More and more, I’ve found myself looking at my closet and realizing just how much stuffI have. I have shirts I only wear with a suit and others I will only wear to the beach. I have pants which are my “good pants” and I hardly ever wear them. Then I have shorts from Wal-Mart I don’t mind wearing around the farm. Each occasion has been an excuse for me to purchase more when, in reality, I should just be wearing what I already have and actually live in my clothes.
I’ve begun to do just that and, in the process, have pared down my shirts to the bare necessities. I got rid of the busy checkered shirts from my office days, threw out the bright pinks and yellows that don’t really flatter my complexion, and stuffed them all in a trash bag for Goodwill. And in the end, I was left with a realization: A few good Oxford shirts are all you need.
Now, the term Oxford gets thrown around a lot and many people confuse any old button-down for the collegiate-sounding garment. But in reality, there are a few key differences between an Oxford and other types of shirts.These differences can include:
Fabric: Typically speaking, an Oxford shirt is typically made from Oxford cloth, a type of woven fabric that combines a basket-weave structure with a slightly textured appearance. Over the years, this isn’t always the case, but Oxfords tend to be constructed from a thicker, hardier fabric.
Button-Down Collar: One of the most recognizable features of an Oxford shirt is its button-down collar. The collar points are fastened to the shirt using small buttons, giving the collar a neat and secure appearance. This feature originated from the practical need to keep the collar in place while playing sports like polo or tennis.
Texture: The weave of the Oxford cloth gives the shirt a distinctive texture that sets it apart from smoother fabrics, due in part to its use of yarns in alternating thickness. This texture adds visual interest and depth to the shirt’s appearance.
Durability: Oxford cloth is known for its durability, making Oxford shirts well-suited for regular wear. The fabric’s construction helps it resist wrinkling and maintain its shape even after multiple washes.
Chest Pocket: Many Oxford shirts come with a single chest pocket on the left side. While this pocket is often considered a functional element, it also adds a touch of style to the shirt.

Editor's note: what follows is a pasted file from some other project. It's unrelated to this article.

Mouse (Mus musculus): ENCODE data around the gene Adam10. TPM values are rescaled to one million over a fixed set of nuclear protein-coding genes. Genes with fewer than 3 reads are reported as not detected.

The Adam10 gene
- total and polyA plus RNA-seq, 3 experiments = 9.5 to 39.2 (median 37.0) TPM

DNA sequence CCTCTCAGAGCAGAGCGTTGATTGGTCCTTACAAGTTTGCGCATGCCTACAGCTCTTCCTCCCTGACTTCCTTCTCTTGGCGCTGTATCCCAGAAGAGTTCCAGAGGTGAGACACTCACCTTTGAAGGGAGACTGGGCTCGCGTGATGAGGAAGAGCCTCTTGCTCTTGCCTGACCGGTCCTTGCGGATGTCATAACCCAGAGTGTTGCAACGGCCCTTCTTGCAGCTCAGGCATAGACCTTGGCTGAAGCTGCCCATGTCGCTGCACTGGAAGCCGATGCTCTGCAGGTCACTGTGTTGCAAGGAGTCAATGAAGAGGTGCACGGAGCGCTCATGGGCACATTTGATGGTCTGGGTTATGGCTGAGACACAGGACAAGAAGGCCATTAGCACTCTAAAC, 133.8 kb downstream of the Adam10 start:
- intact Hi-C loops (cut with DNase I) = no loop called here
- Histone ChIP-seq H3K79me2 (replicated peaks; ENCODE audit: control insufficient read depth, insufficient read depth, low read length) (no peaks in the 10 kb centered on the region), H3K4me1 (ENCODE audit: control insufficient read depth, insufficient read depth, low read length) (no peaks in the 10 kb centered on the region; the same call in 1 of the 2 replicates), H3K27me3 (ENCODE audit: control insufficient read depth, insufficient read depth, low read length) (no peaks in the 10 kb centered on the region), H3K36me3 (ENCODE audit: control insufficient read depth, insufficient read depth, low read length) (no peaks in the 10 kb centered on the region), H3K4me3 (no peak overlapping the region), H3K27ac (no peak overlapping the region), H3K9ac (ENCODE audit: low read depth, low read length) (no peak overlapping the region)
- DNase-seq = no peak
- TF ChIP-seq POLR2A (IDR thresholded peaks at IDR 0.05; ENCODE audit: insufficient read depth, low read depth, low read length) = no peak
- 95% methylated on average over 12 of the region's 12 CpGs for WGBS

How to Style Your Oxford
Because of its versatility, styling an Oxford is incredibly easy and doesn’t require much thought. When it comes down to it, you’ll want to buy a couple colors (white is classic, but navy or a pastel works well too) and I opt for buying two sizes, too. I buy my actual size, and then you’ll usually find me in an oversized option for a casual look that plays with proportions a bit.
The key to styling an Oxford when you’re not dressing it us is to not overthink it at all. With a fit that’s complementary for most body types (and the durable fabric helps to hide excess weight at the midsection a bit too), you can walk out the door with an Oxford and a light pair of jeans in just about any weather. Because of the perceived formality of a button-down shirt, I usually contrast this with a loafer (always sans socks) or a nice trainer. Sometimes I roll up the jeans a little above the ankle and throw on a grey crewneck if it’s chilly outside. The buttoned-down collar tucks perfectly into a sweater.
For an even more casual look, an oversized Oxford with a pair of shorts is my go-to in the Summer months. Here, playing with proportions is key, so you will often find the front of the Oxford tucked into a pair of short shorts and maybe a nice tasseled loafer to add some texture throughout the outfit. To further expand on a theme, I’ll throw on a baseball cap and call it a day. No thought behind the look; just vibes.
Now of course, you can get away with an Oxford underneath a suit. Maybe not a tuxedo, but, really, how often are you wearing one of those anyway? A well-fitting white Oxford has a lot of the same appeal as a more formal dress shirt but with a bit more comfort and shows you’re dressed up – but you’re not taking yourself too seriously. Because an Oxford has just a smidge of a relaxed feel compared to proper dress shirts, it’s best to go with a suit that’s tailored or with a modern fit, to avoid looking too shlubby.
With sustainability and cutting down on excess being at the forefront of my buying habits nowadays, having a couple key pieces just seems to make sense. With the old adage of “buy less and buy better” ringing in my head, I’m looking at these two Oxfords to supply me with endless outfit options for seasons to come.